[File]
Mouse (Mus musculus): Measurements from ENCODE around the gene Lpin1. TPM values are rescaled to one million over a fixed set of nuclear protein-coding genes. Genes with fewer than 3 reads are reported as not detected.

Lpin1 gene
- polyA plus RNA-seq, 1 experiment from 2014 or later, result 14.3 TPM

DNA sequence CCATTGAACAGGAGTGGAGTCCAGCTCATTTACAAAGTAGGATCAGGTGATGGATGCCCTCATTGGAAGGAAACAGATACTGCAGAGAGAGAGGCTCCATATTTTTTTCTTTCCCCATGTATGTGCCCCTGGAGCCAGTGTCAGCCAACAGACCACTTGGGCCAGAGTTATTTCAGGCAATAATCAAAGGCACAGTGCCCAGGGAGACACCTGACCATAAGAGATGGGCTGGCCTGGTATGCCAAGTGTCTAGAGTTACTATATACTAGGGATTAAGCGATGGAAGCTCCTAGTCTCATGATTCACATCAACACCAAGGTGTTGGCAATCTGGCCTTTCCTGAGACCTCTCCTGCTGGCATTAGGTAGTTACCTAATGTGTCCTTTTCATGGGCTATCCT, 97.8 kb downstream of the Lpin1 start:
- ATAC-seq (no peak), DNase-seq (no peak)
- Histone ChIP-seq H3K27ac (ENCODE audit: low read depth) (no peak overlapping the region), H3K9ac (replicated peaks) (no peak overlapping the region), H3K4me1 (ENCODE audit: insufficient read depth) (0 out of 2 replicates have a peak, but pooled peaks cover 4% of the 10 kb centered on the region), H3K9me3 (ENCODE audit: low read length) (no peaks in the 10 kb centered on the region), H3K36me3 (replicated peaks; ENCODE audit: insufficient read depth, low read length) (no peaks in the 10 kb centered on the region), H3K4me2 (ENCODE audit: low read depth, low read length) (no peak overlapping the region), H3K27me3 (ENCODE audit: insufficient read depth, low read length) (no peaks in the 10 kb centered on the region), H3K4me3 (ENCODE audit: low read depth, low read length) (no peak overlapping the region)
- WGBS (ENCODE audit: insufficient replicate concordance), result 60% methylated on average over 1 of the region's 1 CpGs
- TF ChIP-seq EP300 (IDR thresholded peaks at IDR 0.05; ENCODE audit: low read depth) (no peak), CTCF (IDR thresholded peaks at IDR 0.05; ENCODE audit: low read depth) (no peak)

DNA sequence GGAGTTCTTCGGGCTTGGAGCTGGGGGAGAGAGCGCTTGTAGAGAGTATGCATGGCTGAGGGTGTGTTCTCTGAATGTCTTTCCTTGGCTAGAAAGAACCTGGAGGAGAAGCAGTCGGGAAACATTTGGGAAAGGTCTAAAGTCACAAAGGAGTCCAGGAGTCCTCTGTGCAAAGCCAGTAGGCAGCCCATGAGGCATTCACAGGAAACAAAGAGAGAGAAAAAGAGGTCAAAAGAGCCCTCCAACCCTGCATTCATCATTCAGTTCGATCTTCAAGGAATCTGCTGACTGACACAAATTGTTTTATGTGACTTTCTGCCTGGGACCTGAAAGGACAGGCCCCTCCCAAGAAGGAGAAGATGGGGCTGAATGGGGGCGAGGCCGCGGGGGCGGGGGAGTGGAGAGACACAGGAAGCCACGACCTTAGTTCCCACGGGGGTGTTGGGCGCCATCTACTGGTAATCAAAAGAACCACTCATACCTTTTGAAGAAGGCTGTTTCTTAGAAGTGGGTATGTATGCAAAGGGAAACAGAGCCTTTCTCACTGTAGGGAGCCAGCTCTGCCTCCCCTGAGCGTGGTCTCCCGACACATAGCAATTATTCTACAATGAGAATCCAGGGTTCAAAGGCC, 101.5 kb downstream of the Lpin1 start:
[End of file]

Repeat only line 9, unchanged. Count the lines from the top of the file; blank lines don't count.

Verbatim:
DNA sequence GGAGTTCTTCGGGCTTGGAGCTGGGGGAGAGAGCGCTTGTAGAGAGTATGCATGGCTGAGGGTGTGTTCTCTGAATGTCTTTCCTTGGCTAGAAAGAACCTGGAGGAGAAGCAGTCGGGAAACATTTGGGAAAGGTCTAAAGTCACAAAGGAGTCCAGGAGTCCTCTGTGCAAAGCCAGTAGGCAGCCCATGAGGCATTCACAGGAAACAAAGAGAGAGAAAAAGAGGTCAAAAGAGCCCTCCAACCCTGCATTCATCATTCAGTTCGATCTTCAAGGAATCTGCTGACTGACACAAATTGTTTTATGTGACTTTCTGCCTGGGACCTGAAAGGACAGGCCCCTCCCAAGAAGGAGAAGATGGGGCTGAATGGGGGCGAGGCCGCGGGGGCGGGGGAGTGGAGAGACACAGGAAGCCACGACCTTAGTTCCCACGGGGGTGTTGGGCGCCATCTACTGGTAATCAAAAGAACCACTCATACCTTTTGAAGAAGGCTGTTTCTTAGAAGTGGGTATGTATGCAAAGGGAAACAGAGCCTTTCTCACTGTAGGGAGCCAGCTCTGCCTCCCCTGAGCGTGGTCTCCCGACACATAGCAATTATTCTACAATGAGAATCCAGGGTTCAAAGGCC, 101.5 kb downstream of the Lpin1 start: